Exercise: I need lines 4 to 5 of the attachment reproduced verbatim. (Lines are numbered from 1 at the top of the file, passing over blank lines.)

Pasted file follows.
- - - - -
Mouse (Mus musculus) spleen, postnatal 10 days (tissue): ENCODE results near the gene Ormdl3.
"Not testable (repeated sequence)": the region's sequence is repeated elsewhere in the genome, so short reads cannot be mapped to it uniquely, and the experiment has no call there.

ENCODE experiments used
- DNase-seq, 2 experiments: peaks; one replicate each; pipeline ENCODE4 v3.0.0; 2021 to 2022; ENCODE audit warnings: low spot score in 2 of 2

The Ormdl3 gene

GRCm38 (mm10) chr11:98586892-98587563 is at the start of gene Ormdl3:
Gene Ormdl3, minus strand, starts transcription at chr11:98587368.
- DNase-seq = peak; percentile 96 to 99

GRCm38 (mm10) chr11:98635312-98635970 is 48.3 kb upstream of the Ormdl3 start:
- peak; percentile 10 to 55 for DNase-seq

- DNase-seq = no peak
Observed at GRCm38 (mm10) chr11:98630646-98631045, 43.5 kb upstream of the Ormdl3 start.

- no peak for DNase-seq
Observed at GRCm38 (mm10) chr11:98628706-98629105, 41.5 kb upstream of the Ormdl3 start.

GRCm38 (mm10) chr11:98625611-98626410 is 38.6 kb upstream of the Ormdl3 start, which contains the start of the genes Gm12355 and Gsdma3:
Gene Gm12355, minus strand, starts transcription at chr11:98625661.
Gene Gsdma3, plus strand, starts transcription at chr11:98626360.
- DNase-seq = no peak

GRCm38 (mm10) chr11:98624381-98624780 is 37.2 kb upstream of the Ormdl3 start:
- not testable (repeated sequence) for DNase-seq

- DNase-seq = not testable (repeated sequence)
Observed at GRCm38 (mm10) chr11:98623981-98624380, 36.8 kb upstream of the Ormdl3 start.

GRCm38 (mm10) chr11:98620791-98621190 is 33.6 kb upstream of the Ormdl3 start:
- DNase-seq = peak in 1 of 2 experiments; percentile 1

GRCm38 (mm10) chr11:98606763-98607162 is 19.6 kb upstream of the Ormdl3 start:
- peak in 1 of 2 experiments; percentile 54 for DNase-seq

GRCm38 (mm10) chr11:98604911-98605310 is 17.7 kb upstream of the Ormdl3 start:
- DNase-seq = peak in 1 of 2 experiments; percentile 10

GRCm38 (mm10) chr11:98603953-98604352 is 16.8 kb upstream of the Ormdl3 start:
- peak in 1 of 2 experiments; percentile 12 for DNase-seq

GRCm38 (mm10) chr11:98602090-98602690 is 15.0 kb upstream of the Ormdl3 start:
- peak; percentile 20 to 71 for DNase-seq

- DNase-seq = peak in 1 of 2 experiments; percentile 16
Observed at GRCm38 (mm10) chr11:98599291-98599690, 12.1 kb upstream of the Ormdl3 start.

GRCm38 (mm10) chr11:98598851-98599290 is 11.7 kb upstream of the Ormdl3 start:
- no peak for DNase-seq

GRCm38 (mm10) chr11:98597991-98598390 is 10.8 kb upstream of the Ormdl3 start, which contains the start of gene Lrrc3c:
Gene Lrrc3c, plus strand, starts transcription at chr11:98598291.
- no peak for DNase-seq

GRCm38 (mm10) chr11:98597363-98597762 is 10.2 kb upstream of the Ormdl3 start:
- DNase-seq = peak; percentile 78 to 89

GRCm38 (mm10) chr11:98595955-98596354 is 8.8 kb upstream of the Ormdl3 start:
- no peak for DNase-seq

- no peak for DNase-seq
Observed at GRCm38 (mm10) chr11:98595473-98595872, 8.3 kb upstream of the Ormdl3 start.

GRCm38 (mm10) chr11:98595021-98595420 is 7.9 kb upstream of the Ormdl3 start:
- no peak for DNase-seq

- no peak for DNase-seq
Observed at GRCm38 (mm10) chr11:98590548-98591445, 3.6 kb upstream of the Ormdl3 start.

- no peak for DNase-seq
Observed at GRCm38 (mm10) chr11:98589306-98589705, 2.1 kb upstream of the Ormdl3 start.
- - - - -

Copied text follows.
- DNase-seq, 2 experiments: peaks; one replicate each; pipeline ENCODE4 v3.0.0; 2021 to 2022; ENCODE audit warnings: low spot score in 2 of 2

The Ormdl3 gene